Game of Thrones does not end with a giant cliffhanger nor does it end with resolution.  Instead, it ups the ante and stakes in the books to come.  I'm not sure whether I'd try to read the whole series--after all, how long can a bunch of selfish (and a couple noble) people's desire to rule be interesting?--but I might be willing to give the next book a go.

Tuesday, August 9, 2011

"A Visit From the Goon Squad" by Jennifer Egan

There are moments in each of our lives when we stop, look, and wonder, "How did I get here?".  Says one character in Egan's novel, "Time is a goon," and A Visit From the Goon Squad explores those melancholy reflections that occur when the passing of time becomes explicit.  Though the book easily could have felt heavy or dull, Egan's expert use of structure and voice has created an engaging and sincere novel.

One of the things I especially liked in the book was its unusual structure, as in some ways it is set up more as a collection of short stories.  A Visit From the Good Squad opens with narration by Sasha; the next chapter occurs earlier chronologically, and the narrator switches to a minor character from Sasha's story.  This set-up continues for a number of chapters, until the timeline reverses and starts to go forward in time.  Each chapter is told by a completely different narrator, though all the narrators are interrelated (and Egan does include quick "aha" moments where the reader is able to piece together a connection).  What really makes this structure work is that it allows the reader to understand each character from multiple points of views: through his or her own voice, the voices of others, and through different points in time.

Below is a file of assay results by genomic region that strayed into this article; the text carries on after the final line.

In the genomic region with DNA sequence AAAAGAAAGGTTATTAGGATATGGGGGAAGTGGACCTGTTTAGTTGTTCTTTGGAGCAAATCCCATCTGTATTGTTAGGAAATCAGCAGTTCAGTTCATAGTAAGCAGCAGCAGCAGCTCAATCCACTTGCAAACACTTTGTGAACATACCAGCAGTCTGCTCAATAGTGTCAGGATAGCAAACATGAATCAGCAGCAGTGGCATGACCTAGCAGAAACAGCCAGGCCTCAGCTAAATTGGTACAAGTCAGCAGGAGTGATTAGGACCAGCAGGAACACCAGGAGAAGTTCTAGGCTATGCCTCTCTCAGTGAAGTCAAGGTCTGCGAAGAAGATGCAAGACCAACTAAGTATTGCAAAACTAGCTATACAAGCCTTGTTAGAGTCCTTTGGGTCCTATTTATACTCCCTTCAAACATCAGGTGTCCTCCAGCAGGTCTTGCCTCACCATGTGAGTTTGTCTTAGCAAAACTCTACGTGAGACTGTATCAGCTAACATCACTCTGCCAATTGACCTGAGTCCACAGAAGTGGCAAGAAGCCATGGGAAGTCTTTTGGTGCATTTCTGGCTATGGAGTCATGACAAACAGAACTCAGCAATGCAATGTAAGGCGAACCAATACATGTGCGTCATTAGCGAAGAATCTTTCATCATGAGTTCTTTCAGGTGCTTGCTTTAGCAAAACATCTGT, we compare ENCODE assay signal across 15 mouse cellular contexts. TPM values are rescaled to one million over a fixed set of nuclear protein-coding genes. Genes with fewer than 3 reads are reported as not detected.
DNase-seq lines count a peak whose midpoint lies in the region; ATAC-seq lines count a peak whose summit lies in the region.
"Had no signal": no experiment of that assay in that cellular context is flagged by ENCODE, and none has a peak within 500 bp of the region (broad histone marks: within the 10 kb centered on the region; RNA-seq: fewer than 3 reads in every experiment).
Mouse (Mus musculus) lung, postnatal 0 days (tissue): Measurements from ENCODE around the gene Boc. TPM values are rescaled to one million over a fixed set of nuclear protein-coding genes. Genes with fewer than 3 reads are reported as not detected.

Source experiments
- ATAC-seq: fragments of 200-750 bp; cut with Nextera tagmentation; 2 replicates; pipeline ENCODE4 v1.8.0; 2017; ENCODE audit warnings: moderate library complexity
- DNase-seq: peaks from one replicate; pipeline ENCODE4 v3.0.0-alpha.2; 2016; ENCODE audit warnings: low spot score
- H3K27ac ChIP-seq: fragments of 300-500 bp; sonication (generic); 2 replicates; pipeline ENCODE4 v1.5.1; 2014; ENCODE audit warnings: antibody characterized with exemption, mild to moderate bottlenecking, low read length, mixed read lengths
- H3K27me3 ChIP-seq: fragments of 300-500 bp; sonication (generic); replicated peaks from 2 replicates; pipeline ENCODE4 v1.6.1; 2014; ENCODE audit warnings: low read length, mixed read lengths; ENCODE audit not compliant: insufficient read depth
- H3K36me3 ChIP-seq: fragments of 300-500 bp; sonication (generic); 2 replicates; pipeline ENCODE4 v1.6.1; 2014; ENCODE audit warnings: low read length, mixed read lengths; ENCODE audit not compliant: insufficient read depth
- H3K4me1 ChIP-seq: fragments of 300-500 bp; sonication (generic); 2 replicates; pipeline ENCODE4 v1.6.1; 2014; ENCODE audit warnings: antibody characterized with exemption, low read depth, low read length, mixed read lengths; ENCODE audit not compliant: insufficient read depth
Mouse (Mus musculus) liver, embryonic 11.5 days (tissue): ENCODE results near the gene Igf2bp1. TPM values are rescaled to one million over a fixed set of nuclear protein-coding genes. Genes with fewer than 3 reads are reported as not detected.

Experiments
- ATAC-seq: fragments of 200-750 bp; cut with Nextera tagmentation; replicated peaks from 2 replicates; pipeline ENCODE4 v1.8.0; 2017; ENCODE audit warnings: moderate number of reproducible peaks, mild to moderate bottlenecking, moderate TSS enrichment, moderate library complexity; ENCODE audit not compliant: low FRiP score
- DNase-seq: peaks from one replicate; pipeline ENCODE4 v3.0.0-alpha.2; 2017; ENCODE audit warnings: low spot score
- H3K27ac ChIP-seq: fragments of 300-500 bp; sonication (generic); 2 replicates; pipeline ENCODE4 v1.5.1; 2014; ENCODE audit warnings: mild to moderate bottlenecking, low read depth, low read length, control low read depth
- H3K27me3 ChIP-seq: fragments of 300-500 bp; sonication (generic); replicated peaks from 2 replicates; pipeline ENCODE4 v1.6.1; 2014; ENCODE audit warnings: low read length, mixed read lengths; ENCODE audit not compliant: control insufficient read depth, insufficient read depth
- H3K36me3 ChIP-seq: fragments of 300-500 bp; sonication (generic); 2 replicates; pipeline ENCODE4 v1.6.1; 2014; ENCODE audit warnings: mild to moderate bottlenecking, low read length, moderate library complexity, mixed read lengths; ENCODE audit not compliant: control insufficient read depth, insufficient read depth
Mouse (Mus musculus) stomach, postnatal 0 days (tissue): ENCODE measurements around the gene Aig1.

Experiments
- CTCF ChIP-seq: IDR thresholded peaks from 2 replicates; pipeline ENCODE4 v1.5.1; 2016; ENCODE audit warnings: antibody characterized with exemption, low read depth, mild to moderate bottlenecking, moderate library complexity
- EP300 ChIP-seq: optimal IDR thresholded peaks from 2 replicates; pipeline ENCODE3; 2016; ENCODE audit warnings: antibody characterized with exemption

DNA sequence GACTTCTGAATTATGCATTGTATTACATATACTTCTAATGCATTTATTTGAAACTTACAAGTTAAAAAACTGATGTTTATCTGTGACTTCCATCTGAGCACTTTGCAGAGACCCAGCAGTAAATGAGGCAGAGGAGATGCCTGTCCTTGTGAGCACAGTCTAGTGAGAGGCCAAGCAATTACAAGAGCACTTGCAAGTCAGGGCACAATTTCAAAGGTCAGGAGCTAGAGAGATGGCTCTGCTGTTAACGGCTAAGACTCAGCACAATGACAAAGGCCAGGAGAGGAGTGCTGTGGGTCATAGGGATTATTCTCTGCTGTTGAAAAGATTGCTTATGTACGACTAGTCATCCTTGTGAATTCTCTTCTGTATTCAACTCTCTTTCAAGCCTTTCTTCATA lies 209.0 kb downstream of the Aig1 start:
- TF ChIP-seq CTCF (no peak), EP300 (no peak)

This complicated structure would not have worked without the ability to make each new narrator distinct.  Egan also does this skillfully, though because I listened to the novel through audiobook, I also had the assistance of Roxana Ortega, the audio narrator, who did an excellent job of creating a different sound, tone, and pacing for each character.  Bennie Salazar, the record executive around which most of the characters center, has an enthusiastic outside which hides his feelings of inadequacy.  Sasha's sarcastic inner tone isn't revealed in her polite conversations with others.

There were a few chapters that didn't ring true to me.  One, which concerns a disgraced publicist who takes on a dictator ("The General") as a client, is too absurd to be believable or fit in with the other chapters.  Another, from a magazine writer accused of sexually assaulting a famous starlet, has uncharacteristic anger and structurally feels out of place.  Both of these chapters occur near the middle, and I found those before and after much stronger.

Music and New York City are the backdrop for Egan's characters, but they aren't central to the story as a whole.  Instead, A Visit from the Goon Squad follows characters and their relationships (the attempts, the failures, the disappointments), ambitions (achieved and unachieved), and attempts to make sense of who we are and how we got here.